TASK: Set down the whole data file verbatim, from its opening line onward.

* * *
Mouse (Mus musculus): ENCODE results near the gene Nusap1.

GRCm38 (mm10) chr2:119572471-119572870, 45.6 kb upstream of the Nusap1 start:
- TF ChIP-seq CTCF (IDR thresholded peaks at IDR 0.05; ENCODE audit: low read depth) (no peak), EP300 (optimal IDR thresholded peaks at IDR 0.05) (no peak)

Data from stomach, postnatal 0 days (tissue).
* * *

Mouse (Mus musculus): ENCODE results near the gene Nusap1.

GRCm38 (mm10) chr2:119572471-119572870, 45.6 kb upstream of the Nusap1 start:
- TF ChIP-seq CTCF (IDR thresholded peaks at IDR 0.05; ENCODE audit: low read depth) (no peak), EP300 (optimal IDR thresholded peaks at IDR 0.05) (no peak)

Data from stomach, postnatal 0 days (tissue).